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TOAST(1)		    General Commands Manual		      TOAST(1)

       toast --	GSM 06.10 lossy	sound compression

       toast [ -cdfpvhualsFC ] [ filename... ]

       untoast [ -cfpvhuaslF ] [ filename... ]

       tcat [ -vhuaslF ] [ filename... ]

       Toast  compresses the sound files given on its command line.  Each file
       is replaced by a	file with the extension	.gsm .	If no files are	speci-
       fied,  the compression is applied to the	standard input,	and its	result
       is written to standard output.

       Toasted files can be restored to	something not quite unlike their orig-
       inal form by running toast -d , or untoast , on the .gsm-files or stan-
       dard input.

       The program tcat	(the same as running untoast -c	 )   uncompresses  its
       input on	standard output, but leaves the	compressed .gsm-files alone.

       When  files are compressed or uncompressed into other files, the	owner-
       ship (if	run by root), modes, accessed and  modified  times  are	 main-
       tained between both versions.

       -c     (cat) Write to the standard output; no files are changed.

       -d     (decode) Decode, rather than encode, the files.

       -f     (force)  Force replacement of output files if they exist.	 If -f
	      is omitted and toast (or untoast)	is run	interactively  from  a
	      terminal,	 the user is prompted as to whether the	file should be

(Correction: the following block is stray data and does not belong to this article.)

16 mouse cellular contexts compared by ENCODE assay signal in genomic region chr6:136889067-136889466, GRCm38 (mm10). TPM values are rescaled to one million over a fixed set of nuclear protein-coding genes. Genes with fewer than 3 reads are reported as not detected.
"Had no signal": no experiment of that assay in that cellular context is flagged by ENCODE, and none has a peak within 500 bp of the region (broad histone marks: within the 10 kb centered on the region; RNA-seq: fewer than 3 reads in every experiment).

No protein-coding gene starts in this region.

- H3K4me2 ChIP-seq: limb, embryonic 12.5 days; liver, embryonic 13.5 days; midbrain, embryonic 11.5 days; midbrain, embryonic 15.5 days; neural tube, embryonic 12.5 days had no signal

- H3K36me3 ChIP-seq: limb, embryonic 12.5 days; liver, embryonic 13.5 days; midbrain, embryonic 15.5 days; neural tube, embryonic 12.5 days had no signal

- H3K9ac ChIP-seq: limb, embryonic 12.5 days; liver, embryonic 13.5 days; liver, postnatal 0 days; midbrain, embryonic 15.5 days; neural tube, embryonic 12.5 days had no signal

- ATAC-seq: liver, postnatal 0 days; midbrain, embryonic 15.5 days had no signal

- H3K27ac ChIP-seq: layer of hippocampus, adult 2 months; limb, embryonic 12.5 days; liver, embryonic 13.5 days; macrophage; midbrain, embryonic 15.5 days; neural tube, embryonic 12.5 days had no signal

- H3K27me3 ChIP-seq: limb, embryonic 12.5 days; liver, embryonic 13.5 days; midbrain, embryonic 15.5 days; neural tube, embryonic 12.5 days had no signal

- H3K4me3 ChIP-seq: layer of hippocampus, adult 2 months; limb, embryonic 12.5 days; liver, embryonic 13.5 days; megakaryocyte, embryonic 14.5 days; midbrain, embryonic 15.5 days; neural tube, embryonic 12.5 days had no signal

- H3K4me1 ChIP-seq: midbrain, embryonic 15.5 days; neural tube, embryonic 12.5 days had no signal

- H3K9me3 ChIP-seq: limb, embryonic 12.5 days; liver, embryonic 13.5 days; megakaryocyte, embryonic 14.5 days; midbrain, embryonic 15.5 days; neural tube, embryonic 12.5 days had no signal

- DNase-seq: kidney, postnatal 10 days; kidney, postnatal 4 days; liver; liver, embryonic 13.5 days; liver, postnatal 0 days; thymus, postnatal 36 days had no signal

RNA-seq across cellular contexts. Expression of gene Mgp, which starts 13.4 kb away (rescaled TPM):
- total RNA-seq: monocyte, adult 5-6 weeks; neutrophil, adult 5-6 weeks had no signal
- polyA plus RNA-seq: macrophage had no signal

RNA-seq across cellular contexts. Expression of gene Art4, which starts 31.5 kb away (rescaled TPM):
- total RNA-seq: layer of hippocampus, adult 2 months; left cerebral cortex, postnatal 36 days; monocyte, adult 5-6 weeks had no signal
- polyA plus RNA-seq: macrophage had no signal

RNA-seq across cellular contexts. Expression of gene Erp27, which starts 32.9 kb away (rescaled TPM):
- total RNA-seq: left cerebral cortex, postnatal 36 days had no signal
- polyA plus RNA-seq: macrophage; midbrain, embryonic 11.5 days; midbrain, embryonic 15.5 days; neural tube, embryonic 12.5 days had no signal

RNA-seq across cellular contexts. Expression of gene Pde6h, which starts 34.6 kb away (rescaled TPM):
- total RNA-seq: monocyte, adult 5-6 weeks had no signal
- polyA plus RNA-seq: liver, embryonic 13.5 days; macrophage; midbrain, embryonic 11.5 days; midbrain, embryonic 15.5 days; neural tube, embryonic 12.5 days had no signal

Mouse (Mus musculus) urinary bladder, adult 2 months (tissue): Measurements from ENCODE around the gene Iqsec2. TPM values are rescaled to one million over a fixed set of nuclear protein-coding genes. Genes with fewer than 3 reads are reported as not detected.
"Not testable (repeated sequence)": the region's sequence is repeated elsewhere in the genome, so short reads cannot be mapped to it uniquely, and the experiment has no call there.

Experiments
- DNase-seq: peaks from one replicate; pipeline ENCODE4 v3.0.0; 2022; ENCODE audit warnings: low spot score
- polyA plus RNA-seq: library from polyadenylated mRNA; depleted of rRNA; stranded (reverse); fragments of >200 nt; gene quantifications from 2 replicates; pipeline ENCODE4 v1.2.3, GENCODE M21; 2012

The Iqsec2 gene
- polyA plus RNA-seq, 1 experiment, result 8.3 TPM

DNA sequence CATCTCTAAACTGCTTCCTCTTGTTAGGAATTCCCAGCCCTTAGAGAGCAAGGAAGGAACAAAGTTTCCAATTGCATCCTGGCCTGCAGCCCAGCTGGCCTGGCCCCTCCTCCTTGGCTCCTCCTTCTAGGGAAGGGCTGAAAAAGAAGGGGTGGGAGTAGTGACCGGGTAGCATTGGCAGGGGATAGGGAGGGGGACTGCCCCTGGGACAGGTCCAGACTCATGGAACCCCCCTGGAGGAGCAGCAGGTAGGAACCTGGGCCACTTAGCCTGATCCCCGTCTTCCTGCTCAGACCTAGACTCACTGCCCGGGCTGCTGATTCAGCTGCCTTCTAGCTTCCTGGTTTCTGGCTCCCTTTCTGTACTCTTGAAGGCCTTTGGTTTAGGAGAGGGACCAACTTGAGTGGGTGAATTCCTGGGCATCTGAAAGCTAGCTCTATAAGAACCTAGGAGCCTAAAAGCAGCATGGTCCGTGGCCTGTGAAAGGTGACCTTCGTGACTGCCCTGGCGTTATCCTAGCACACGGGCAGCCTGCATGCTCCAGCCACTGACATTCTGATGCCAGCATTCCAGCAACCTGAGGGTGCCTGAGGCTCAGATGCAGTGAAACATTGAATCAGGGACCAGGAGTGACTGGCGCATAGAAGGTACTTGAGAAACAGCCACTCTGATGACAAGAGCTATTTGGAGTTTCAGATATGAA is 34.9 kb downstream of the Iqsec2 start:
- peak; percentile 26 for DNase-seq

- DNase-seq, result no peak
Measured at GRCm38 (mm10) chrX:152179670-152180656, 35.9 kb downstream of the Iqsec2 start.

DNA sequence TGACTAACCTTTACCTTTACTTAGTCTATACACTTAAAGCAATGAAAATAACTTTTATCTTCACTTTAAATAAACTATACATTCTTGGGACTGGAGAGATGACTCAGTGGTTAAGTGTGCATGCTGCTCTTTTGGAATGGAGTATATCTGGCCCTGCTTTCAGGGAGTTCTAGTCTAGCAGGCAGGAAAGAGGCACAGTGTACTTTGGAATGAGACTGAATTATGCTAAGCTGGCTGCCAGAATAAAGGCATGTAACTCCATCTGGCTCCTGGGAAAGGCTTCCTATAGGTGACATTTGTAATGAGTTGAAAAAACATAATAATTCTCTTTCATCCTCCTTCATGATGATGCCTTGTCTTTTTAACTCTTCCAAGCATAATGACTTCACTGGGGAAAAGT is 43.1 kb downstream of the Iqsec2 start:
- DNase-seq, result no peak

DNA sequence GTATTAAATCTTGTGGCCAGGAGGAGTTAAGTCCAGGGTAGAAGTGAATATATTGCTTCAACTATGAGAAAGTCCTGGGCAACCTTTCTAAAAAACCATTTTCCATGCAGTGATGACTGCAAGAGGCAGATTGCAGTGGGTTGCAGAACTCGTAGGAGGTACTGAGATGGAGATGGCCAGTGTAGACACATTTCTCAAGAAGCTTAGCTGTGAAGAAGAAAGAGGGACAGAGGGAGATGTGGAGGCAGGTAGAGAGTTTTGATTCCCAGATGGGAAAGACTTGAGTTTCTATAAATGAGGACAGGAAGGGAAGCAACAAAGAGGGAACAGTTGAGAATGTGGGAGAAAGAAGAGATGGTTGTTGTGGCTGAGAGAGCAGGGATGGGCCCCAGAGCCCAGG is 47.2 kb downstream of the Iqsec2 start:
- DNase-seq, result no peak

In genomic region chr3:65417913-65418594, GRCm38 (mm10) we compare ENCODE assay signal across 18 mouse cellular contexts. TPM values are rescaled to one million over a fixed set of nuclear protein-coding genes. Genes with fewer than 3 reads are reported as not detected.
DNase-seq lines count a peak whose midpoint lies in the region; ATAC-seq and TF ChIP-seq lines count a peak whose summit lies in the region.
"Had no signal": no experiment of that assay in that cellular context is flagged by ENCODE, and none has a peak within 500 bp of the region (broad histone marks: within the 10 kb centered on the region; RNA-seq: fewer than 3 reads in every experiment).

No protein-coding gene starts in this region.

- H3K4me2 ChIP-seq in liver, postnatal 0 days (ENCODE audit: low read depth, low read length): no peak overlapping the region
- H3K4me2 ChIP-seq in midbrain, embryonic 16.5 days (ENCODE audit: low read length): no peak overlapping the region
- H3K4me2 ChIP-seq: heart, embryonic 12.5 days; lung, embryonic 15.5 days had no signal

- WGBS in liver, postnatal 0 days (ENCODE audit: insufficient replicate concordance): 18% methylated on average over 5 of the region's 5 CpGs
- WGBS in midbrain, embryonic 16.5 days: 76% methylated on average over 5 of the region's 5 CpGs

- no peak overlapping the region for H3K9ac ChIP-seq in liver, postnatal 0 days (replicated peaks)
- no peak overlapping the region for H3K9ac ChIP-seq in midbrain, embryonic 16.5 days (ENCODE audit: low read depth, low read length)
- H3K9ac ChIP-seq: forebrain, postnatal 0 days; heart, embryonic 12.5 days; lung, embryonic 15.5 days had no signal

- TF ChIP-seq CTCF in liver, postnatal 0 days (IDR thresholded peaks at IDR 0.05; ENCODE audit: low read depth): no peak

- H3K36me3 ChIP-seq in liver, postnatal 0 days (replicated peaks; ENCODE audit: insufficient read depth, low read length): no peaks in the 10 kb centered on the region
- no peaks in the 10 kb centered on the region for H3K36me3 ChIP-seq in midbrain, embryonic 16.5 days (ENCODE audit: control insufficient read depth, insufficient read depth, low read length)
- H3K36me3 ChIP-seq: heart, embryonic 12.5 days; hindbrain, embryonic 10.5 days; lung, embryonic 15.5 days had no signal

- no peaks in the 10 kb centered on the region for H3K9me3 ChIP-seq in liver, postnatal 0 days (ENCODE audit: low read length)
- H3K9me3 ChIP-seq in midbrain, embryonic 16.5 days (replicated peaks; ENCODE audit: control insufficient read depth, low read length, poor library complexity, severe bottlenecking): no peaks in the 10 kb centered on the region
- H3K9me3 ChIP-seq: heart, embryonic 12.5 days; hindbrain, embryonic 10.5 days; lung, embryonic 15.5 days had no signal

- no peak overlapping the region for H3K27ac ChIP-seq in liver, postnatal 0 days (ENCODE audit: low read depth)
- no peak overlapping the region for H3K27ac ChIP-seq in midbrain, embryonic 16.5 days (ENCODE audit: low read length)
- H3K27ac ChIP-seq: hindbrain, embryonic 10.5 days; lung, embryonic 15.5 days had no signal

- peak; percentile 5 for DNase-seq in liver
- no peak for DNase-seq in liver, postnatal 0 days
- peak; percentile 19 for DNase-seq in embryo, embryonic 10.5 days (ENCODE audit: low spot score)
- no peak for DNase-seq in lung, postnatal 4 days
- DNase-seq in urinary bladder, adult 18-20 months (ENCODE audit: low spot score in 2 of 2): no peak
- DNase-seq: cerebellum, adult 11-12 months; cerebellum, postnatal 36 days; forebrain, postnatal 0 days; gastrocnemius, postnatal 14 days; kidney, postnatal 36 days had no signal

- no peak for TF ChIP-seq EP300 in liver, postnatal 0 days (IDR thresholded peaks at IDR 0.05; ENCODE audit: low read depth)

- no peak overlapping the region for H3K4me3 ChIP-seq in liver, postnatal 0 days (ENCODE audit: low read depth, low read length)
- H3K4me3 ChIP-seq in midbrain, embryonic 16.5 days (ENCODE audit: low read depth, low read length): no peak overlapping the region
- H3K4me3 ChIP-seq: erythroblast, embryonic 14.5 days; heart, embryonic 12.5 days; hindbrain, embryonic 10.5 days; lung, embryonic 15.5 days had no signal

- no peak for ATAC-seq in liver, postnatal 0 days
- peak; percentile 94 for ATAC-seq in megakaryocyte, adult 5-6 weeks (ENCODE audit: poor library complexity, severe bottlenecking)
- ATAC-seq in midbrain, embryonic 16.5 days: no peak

-p     (precious) Do not	delete the source files.  Source files are im-
	      plicitly left alone whenever -c is specified or tcat is run.

       -C     (LTP cut-off) Ignore most	sample values when calculating the GSM
	      long-term	correlation lag	during encoding.  (The multiplications
	      that  do this are	a bottleneck of	the algorithm.)	 The resulting
	      encoding process will not	produce	exactly	the  same  results  as
	      GSM 06.10	would, but remains close enough	to be compatible.
	      The  -C  option  applies only to the encoder and is silently ig-
	      nored by the decoder.

       -F     (fast) On	systems	with a floating	point processor, but without a
	      multiplication  instruction,  -F sacrifices standard conformance
	      to performance and nearly	doubles	the speed of the algorithm.
	      The resulting encoding and decoding process will not produce ex-
	      actly  the  same	results	 as GSM	06.10 would, but remains close
	      enough to	be compatible.
	      The default is standard-conforming operation.

       -v     (version)	 outputs the version of	toast (or untoast or tcat)  to
	      stdout and exits.

       -h     (help)  prints a short overview of the options.

       Toast,  untoast and tcat	try to guess the appropriate audio data	format
       from the	file suffix.  Command line options can also specify  a	format
       to be used for all files.
       The following formats are supported:

       -u     (<mu>U-law) 8 kHz, 8 bit <mu>U-law encoding (file	suffix .u)

       -a     (A-law) 8	kHz, 8 bit A-law encoding (file	suffix .A)

       -s     (Sun  audio)  8  kHz, 8 bit <mu>U-law encoding with audio	header
	      (file suffix .au)

       -l     (linear) 8 kHz, 16 bit signed linear encoding in host byte order
	      with 13 significant bits (file suffix .l)

       In absence of options or	suffixes to specify a format, <mu>U-law	encod-
       ing as forced by	-u is assumed.

       A four bit magic	number is prefixed to  each  32	 1/2-byte  GSM	frame,
       mainly because 32 1/2-bytes are rather clumsy to	handle.

       The compression algorithm used is a lossy compression algorithm devised
       especially for speech; on no account should it be used for  text,  pic-
       tures or	any other non-speech-data you consider valuable.

       Please direct bug reports to


				     local			      TOAST(1)


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